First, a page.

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Gentlemen, meet the new fastest production car

The SSC Tuatara just beat the Koenigsegg Agera RS

One look and you know this car is bound to break speed records. PHOTO FROM SSC NORTH AMERICA

In case you were wondering, the fastest production car in the world was the Koenigsegg Agera RS—which posted an average speed of 447km/h in 2017. The Agera RS had taken the crown from the Bugatti Veyron 16.4, which had held the bragging rights since 2010. Certainly no mean feat by the Swedish hypercar maker.

Unfortunately for Koenigsegg, there’s a new sheriff in town: the SSC Tuatara. SSC North America had been the previous manufacturer of the fastest production car (the Ultimate Aero), and regaining the honor after a decade seems poetic. Powered by a 1,750hp 5.9-liter twin-turbo V8 engine, the Tuatara managed an average speed of 508.73km/h (or 316.11mph) after doing runs of 484.53km/h and 532.93km/h earlier this month just outside Las Vegas, Nevada.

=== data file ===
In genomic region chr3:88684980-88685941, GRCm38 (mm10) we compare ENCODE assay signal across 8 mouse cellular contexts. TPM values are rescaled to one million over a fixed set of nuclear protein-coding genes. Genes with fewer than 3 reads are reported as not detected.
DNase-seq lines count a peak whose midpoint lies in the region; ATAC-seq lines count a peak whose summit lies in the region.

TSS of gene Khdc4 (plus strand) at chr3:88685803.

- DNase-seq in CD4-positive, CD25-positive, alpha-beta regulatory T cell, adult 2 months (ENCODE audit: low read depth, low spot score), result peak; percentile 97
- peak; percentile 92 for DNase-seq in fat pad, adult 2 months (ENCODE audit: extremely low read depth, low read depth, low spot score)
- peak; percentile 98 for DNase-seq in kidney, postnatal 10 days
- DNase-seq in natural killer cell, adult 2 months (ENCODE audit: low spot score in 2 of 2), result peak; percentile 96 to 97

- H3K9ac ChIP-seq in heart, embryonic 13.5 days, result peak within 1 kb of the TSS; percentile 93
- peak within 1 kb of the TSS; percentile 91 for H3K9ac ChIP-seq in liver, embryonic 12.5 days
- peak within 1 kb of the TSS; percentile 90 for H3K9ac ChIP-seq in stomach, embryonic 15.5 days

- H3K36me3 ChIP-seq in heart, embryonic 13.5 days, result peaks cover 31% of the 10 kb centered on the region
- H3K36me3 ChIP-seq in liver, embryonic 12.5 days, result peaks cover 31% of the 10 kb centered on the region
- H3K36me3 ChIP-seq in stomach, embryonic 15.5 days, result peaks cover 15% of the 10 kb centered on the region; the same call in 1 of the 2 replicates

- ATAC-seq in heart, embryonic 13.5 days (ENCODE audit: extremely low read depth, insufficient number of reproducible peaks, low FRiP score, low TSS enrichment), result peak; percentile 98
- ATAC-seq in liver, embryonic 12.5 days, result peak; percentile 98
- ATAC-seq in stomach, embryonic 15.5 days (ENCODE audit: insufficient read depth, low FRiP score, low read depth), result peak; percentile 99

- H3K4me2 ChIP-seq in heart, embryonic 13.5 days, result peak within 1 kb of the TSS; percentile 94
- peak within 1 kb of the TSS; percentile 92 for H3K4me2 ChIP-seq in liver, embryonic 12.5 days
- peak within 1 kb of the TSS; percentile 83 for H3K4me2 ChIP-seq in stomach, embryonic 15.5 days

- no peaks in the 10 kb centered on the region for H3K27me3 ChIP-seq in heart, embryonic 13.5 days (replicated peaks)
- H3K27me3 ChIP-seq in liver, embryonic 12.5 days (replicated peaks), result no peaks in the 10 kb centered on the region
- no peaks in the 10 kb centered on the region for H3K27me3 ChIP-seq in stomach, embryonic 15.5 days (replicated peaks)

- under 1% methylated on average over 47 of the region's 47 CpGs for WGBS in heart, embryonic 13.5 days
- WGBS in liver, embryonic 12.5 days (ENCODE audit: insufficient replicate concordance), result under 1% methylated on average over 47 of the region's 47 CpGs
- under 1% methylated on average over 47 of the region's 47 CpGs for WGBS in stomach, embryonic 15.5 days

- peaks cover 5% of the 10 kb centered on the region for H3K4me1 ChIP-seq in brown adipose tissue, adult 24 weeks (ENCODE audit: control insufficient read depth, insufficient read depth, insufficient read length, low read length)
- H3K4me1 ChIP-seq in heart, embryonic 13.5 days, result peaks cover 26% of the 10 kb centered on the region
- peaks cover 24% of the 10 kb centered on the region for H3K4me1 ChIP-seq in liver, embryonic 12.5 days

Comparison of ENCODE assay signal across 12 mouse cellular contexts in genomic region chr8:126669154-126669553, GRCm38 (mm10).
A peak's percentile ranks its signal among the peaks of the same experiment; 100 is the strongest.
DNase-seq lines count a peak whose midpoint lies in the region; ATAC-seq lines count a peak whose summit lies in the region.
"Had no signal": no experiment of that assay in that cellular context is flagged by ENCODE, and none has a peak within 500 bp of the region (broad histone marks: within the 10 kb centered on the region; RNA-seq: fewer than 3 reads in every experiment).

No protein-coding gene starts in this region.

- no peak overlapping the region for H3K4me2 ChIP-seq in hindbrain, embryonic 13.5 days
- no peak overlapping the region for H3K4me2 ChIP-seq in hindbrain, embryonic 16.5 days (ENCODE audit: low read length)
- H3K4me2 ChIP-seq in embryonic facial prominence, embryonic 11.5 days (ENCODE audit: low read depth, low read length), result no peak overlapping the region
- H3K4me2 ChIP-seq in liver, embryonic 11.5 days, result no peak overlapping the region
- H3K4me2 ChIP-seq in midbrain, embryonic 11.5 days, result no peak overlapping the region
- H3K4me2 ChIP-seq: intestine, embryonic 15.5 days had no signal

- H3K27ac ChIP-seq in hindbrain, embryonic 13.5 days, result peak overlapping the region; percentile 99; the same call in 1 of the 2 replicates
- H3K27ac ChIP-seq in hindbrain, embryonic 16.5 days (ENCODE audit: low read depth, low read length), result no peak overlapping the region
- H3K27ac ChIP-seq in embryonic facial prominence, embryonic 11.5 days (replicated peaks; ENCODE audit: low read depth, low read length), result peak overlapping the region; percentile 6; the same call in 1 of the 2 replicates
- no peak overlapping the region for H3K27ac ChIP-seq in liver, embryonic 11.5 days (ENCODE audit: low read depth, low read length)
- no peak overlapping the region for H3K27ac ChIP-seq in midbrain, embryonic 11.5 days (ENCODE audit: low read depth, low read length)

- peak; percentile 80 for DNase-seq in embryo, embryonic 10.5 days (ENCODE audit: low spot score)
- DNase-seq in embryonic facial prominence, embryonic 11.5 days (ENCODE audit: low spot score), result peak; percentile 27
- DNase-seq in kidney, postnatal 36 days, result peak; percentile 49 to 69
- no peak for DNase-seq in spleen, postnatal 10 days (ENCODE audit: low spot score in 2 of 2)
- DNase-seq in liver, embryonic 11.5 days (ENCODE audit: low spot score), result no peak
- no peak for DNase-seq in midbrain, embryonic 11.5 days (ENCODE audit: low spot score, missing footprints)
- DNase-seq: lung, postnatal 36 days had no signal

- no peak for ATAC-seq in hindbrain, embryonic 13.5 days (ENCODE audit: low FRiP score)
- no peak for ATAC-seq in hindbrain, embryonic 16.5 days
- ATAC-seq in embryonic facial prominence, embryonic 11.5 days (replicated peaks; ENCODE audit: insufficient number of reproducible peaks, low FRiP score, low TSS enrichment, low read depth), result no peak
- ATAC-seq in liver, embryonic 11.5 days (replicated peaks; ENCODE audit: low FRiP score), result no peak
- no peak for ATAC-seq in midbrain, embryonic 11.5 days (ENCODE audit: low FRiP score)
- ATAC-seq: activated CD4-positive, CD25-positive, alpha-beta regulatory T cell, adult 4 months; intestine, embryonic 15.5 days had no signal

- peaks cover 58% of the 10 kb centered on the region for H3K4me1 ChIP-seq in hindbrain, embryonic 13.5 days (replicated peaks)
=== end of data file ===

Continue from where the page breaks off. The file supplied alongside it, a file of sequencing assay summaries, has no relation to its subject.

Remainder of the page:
That 5.9-liter twin-turbo V8 engine redlines at 8,800rpm. PHOTOS FROM SSC NORTH AMERICA

The car was piloted by race driver Oliver Webb. As stipulated by the rules, the car had to be a production version, which meant that it had to be the exact version that a regular customer could purchase. Webb also had to drive the Tuatara “the same route in opposite directions” to account for every possible factor. The car then had to be used with street tires and non-racing fuel. Finally, the speed had to be tracked by a certified GPS measurement system, with “two world-record sanctioned witnesses on-site for verification.”

That's 316mph, in case you're confused. Or 508.73km/h. PHOTOS FROM SSC NORTH AMERICA

There you go. Hail, the new king of the road! Go defend your throne against pretenders and contenders.

Vernon B. Sarne

Vernon is the founder and editor-in-chief of VISOR. He has been an automotive journalist for 26 years. He became one by serendipity, walking into the office of a small publishing company and applying for a position he had no idea was for a local car magazine. God has watched over him throughout his humble journey. He writes the ‘Spoiler’ column.